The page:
Although I do not find much in Calvinism with which I can agree, I found this text to be an excellent starting point to studying the theological and biblical foundations of Calvinism. I would have given the book one more star, except that I found the historical section way too long. It really did not add much to understanding the foundations of Calvinism, and it really should have considering the length of the chapter on historical theology.
I really enjoyed this one... Nov 18, 2005
I have had classes with both of these fins scholars, and really enjoyed the experience. I thought this defense of their theological standpoint was very good. At central issue to the Reform belief system is that there is a tension between human responsibility and divine sovreignty. These two gentlemen are well-equipped to argue this point. I found their exposition of the main points of their theological stance to be straightforward and solid.
Interestingly, rumor has it the autthors did not want to title this book in the negative, but rather "Why I am a Calvinist." they were persuaded by the publishers to use the more combatative title.
Both men exude grace in their own lives, and it came out in their writing.
Not the strongest presentation for Calvinism Sep 1, 2004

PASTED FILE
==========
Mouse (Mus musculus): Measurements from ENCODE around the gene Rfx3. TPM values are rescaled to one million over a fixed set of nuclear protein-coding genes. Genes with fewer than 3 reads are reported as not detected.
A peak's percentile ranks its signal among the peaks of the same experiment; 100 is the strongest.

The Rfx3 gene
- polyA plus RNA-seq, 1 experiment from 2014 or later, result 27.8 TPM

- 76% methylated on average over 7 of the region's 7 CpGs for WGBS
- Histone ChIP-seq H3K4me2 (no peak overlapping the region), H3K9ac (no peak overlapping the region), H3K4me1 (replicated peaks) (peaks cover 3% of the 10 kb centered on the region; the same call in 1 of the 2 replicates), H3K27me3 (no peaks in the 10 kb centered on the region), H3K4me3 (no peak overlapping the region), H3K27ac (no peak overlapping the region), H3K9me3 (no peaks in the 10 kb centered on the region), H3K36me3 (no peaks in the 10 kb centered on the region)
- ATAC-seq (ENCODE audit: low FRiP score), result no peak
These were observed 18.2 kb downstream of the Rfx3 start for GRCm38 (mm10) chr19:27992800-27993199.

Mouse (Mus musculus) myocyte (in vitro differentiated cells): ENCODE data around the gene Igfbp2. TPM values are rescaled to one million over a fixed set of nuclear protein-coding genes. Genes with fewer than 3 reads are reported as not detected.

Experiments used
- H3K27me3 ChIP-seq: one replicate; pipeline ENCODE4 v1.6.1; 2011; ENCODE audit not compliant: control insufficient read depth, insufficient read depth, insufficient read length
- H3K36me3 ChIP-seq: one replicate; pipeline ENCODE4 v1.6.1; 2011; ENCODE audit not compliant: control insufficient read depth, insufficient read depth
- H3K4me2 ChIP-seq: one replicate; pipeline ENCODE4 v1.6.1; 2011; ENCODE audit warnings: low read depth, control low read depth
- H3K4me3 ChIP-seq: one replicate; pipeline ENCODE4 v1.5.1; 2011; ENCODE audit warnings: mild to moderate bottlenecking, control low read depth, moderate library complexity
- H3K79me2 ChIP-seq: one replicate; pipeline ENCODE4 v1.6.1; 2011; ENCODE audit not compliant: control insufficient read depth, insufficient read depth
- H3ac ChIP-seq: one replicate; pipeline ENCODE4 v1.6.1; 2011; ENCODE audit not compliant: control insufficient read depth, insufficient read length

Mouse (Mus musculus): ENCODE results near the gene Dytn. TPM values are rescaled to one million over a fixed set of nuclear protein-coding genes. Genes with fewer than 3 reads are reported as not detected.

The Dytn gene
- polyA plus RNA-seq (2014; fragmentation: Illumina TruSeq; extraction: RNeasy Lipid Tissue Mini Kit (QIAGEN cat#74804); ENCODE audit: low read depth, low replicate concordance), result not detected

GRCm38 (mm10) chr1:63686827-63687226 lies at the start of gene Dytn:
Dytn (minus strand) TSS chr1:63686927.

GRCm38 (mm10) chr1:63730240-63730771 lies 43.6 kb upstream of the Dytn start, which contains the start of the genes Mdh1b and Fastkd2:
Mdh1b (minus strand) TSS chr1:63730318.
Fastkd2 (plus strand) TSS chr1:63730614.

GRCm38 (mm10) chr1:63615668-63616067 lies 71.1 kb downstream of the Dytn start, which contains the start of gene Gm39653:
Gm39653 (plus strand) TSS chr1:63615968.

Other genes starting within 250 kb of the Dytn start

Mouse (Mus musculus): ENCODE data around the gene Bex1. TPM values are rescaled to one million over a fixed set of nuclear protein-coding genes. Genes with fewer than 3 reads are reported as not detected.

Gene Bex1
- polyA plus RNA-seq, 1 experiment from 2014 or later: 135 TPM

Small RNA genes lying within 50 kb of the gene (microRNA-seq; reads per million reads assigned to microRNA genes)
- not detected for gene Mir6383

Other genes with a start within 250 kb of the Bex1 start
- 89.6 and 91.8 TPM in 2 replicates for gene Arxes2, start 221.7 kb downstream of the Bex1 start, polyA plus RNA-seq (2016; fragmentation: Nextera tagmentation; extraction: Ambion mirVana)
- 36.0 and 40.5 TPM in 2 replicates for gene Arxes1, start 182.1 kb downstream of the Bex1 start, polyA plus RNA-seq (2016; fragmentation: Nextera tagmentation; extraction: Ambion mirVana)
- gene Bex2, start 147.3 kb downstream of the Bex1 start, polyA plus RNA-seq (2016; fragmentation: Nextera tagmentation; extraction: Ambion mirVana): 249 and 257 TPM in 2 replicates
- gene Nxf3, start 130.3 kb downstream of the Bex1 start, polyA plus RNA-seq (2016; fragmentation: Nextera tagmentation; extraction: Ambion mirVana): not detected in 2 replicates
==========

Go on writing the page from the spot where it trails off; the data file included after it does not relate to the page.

I wanted to give this book more than 3 stars, but in the end I couldn't. I approached this book expecting a very biblical defense of Calvinism,in accord with the title of the the book. Instead, I found a book that outlined the Arminian position very well, but when it came to counter defense against that position, the author's own arguments were on the weak side. Some would think that's because the Calvinist position itself is weak, but that would be untrue. Almost all of the author's defense (on any of the subjects outlined) came from the texts in John 6,John 10,and John 17. If these three text did not specifically address the issue of a given chapter,then he reasoned on the basis of deductions taken from them. When the author addressed the issue of Freedom, or specifically free will in a person, he was quick to say God's sovereignty, as understood in Calvinism, does not render human's as puppets. But then, in presenting the Calvinist view of freedom, he failed to truly specify how freedom and the Calvist idea of sovereignty truly co-exist. The most it came down to was we are free to do as God has ordained we are to do. The author did not explain at all how what he called, "secondary causes", play into freedom or sovereignty. Nor, how one makes a choice that is truly free when one's life is decreed to the minutest detail. The same was true for Grace, and whether it was irresistable or resistable. In beginning his defense of irresistable grace (or invincible grace as the author puts it) he says "Another misconception concerns the fact that many sinners successfuly resist God's grace and die in their sins. How can Calvinist say that God's grace is irresistable? The answer is we dont teach that God's grace is irresistable for all rather, God's grace is irresistable only for God's people." Yet this would mean God gives his grace to all. The very grace which is the specific means of salvation. Yet, the author pointed out earlier, in his arguments on Election, that God passes by those He has not chosen to save. It was not clarified how He passes by men leaving them in sin and yet gives saving grace (the vehicle of salvation) at the same time. His weakest argument of all was on Limited Atonement. And he had to admit it in a way that was startling, given the title of the book. On the issue on John 3:16, which presents God's saving work on a worldwide basis, the author states, "We agree therefore with Arminians that John 3:16 and similar texts speak of God's love for every person. We understand these passages to teach that God assumes a saving position toward His fallen world. When asked how we (Calvinist) reconcile these passages with those that teach God's special love for the elect, we admit that our theology contains rough edges." I guess so if that's the best you could counter the Arminian claim of unlimited atonement with. I did agree with the author's conclusion on a governmental view of the atonement which is a view blasphemous to the atonement. To the author's credit his defense of unconditional election and perseverance were good and his presentation of historical data in his chapters on Augustine and Pelagius and Arminius and the Synod of Dort were very enlightening. In fact his arguments on unconditonal election made me search further into the subject. It is the inability to carry what is presented there, in the earlier portion of the book, through to a consistent biblical argument that in my opinion was the shortfall of this book. One last thing. The author's introduction and his tone taken (very conciliatory and as a brother in the Lord ought to write) should be required reading for anyone wanting to voice a theological opinion in media today.